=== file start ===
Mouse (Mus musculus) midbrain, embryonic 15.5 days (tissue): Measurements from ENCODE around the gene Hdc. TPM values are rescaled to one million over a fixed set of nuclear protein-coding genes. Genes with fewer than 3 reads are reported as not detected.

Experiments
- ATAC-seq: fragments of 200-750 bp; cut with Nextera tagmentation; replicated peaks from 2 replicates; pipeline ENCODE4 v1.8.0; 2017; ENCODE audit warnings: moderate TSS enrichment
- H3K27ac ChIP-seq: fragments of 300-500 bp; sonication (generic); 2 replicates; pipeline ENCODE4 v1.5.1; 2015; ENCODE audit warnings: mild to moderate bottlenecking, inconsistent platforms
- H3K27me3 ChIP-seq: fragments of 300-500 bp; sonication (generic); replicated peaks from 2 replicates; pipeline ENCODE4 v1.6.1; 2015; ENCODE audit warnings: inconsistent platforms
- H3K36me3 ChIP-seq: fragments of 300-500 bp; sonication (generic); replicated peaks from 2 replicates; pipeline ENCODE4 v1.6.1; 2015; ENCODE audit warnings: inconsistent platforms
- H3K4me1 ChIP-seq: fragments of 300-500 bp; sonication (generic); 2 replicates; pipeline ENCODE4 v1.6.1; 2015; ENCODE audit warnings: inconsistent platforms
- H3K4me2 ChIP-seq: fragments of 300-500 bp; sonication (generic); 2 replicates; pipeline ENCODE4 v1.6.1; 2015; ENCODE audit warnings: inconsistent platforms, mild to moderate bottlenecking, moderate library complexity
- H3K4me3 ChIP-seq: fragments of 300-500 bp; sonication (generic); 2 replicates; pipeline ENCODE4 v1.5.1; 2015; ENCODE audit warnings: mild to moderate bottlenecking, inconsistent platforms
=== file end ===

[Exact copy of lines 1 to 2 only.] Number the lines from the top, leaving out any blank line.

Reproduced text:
Mouse (Mus musculus) midbrain, embryonic 15.5 days (tissue): Measurements from ENCODE around the gene Hdc. TPM values are rescaled to one million over a fixed set of nuclear protein-coding genes. Genes with fewer than 3 reads are reported as not detected.

Experiments